Investigating New Fish Screening Technology and Modification of Existing Infrastructure to Reduce Impacts of Invasive Quagga and Zebra Mussels on Reclamation Facilities

Project ID: 4111
Principal Investigator: Cathy Karp
Research Topic: Invasive Species
Priority Area Assignments: 2010 (Zebra and Quagga Mussels), 2011 (Zebra and Quagga Mussels), 2012 (Zebra and Quagga Mussels)
Funded Fiscal Years: 2010, 2011 and 2012
Keywords: None

Research Question

* The invasion of exotic mussels is here, so what can be done at existing fish screen facilities to improve resistance to mussel fouling by colonization?

* What new screening and operation technologies are available that are resistant to mussel attachment and can be successfully operated in waterways with high densities of mussels?

Need and Benefit

We do not know the limits of expansion of the exotic mussels. We must assume that, in warmer climates, they will have good chance of establishment. The testing and determination of technologies to be able to allow water delivery in the mussel-infested areas must be developed prior to infestation.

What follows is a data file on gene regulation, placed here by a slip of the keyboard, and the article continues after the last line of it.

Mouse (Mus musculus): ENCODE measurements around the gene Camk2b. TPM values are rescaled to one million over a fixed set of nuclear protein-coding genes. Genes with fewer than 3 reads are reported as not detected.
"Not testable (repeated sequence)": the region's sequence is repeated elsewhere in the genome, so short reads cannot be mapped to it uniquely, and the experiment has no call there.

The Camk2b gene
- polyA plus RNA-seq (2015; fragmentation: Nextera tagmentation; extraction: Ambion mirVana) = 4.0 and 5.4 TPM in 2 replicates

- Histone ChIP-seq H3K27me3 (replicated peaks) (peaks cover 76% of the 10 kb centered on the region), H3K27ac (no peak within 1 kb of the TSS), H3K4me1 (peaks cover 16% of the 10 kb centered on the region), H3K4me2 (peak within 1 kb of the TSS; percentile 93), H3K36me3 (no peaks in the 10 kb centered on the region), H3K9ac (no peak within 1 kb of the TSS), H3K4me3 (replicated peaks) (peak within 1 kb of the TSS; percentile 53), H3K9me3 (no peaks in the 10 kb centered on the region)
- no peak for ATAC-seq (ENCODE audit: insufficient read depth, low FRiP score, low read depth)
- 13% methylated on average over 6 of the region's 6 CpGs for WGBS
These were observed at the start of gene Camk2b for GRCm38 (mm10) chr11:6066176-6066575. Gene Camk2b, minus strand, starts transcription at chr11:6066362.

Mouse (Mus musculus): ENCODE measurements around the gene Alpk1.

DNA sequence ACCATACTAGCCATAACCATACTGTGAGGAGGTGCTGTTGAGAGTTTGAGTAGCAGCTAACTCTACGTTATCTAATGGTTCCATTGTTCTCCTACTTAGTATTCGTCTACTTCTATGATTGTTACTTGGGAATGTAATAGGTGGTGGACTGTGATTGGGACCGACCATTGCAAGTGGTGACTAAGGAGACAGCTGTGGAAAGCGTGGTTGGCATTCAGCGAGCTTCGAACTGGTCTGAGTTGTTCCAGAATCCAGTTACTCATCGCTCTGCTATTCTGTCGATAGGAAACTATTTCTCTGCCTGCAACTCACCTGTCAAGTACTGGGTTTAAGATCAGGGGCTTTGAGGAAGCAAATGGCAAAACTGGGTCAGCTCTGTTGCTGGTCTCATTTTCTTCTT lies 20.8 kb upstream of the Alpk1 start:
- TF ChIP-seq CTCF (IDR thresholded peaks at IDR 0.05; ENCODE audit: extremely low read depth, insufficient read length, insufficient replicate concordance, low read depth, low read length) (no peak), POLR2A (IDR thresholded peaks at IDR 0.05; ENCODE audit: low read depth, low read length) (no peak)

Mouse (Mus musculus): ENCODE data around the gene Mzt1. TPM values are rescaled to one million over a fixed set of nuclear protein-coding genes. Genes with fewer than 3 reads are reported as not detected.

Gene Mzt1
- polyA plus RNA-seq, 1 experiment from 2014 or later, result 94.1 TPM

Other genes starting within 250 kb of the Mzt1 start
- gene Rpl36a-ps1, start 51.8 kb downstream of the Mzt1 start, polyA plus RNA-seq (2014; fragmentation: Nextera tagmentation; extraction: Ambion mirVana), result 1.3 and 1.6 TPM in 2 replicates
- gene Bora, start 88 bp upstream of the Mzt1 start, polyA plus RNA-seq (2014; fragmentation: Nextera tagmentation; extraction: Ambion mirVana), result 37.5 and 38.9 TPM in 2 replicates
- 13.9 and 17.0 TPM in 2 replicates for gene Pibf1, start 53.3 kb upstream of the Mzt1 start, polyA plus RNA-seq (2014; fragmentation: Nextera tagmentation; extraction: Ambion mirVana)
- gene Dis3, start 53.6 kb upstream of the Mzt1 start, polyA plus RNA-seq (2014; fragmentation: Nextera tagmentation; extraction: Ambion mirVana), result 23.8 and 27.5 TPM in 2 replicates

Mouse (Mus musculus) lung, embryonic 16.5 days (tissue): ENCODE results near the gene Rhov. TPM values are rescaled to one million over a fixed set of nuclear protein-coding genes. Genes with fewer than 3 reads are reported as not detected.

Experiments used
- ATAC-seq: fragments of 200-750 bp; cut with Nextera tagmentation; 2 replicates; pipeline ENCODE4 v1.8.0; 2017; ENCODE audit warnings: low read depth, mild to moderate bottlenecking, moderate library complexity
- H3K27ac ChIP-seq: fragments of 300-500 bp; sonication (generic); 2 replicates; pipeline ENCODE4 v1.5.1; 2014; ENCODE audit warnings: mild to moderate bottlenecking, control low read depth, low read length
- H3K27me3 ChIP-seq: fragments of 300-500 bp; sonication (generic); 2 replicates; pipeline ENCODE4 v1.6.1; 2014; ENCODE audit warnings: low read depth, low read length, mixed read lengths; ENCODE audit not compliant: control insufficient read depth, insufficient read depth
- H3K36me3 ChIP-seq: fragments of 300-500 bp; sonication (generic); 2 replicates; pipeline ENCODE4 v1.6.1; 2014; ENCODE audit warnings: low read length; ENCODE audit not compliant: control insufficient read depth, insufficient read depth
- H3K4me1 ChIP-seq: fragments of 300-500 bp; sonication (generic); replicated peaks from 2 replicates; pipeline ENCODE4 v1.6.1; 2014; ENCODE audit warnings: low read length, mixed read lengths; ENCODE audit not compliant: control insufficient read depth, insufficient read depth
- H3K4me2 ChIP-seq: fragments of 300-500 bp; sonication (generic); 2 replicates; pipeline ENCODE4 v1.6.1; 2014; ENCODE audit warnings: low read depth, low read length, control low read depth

Contributing Partners

Contact the Principal Investigator for information about partners.

Research Products

Bureau of Reclamation Review

The following documents were reviewed by experts in fields relating to this project's study and findings. The results were determined to be achieved using valid means.

Summary of Initial Efforts to Begin Fish Screen Quagga Mussel Tests (final, PDF, 546KB)
By Cathy Karp
Report completed on March 28, 2014

We began to secure a site and equipment to test the ability of widely used fish screens to resist fouling by quagga mussels. Initial efforts did not succeed as we were unable to secure power and security at a site on the lower Colorado River below Hoover Dam. Actual screen test modules were secured for future deployment once a more suitable site became available. Performance of one of the test screen modules, the ISI screen, was tested in the Hydraulics Laboratory (see attached report).

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Last Updated: 6/22/20